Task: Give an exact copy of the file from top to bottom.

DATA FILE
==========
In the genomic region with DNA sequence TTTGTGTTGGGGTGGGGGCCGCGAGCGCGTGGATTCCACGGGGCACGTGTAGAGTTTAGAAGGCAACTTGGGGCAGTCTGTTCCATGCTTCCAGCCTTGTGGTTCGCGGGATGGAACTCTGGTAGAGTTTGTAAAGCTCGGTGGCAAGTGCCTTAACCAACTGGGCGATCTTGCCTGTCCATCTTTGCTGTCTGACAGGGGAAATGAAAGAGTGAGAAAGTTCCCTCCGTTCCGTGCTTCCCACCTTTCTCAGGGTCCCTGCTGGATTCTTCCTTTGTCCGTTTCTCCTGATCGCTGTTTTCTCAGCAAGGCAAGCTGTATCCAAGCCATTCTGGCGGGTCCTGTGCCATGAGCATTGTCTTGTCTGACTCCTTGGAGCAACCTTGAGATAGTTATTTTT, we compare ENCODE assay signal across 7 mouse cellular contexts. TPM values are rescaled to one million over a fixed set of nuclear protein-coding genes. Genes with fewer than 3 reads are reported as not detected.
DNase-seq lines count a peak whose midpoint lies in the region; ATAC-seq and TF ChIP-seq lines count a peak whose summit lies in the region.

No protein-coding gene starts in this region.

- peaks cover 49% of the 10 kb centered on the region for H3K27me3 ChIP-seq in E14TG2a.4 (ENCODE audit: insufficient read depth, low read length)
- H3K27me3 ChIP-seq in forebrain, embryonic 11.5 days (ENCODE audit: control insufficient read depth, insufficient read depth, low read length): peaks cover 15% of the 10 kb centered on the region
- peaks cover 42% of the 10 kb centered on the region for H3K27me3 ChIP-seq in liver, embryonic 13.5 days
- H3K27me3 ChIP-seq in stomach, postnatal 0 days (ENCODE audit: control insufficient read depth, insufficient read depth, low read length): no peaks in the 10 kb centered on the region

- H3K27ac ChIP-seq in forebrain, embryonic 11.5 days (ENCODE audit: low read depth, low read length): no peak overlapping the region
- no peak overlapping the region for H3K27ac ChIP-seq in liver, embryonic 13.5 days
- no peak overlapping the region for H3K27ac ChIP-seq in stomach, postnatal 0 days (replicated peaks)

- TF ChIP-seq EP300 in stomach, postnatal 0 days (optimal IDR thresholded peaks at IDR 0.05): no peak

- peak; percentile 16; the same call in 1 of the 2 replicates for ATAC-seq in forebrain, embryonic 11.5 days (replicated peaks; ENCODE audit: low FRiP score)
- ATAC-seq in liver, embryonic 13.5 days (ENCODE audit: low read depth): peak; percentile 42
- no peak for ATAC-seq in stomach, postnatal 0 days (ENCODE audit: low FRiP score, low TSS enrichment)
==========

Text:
In the genomic region with DNA sequence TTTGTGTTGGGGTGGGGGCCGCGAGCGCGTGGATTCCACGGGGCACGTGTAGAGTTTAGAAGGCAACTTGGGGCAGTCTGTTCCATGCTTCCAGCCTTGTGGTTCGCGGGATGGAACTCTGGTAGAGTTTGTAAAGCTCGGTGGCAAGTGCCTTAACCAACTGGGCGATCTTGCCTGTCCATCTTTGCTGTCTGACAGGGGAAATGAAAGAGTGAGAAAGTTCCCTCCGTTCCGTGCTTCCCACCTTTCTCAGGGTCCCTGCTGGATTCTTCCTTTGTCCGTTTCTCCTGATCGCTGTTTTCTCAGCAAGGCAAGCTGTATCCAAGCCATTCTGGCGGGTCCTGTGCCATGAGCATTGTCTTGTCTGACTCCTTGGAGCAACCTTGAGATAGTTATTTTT, we compare ENCODE assay signal across 7 mouse cellular contexts. TPM values are rescaled to one million over a fixed set of nuclear protein-coding genes. Genes with fewer than 3 reads are reported as not detected.
DNase-seq lines count a peak whose midpoint lies in the region; ATAC-seq and TF ChIP-seq lines count a peak whose summit lies in the region.

No protein-coding gene starts in this region.

- peaks cover 49% of the 10 kb centered on the region for H3K27me3 ChIP-seq in E14TG2a.4 (ENCODE audit: insufficient read depth, low read length)
- H3K27me3 ChIP-seq in forebrain, embryonic 11.5 days (ENCODE audit: control insufficient read depth, insufficient read depth, low read length): peaks cover 15% of the 10 kb centered on the region
- peaks cover 42% of the 10 kb centered on the region for H3K27me3 ChIP-seq in liver, embryonic 13.5 days
- H3K27me3 ChIP-seq in stomach, postnatal 0 days (ENCODE audit: control insufficient read depth, insufficient read depth, low read length): no peaks in the 10 kb centered on the region

- H3K27ac ChIP-seq in forebrain, embryonic 11.5 days (ENCODE audit: low read depth, low read length): no peak overlapping the region
- no peak overlapping the region for H3K27ac ChIP-seq in liver, embryonic 13.5 days
- no peak overlapping the region for H3K27ac ChIP-seq in stomach, postnatal 0 days (replicated peaks)

- TF ChIP-seq EP300 in stomach, postnatal 0 days (optimal IDR thresholded peaks at IDR 0.05): no peak

- peak; percentile 16; the same call in 1 of the 2 replicates for ATAC-seq in forebrain, embryonic 11.5 days (replicated peaks; ENCODE audit: low FRiP score)
- ATAC-seq in liver, embryonic 13.5 days (ENCODE audit: low read depth): peak; percentile 42
- no peak for ATAC-seq in stomach, postnatal 0 days (ENCODE audit: low FRiP score, low TSS enrichment)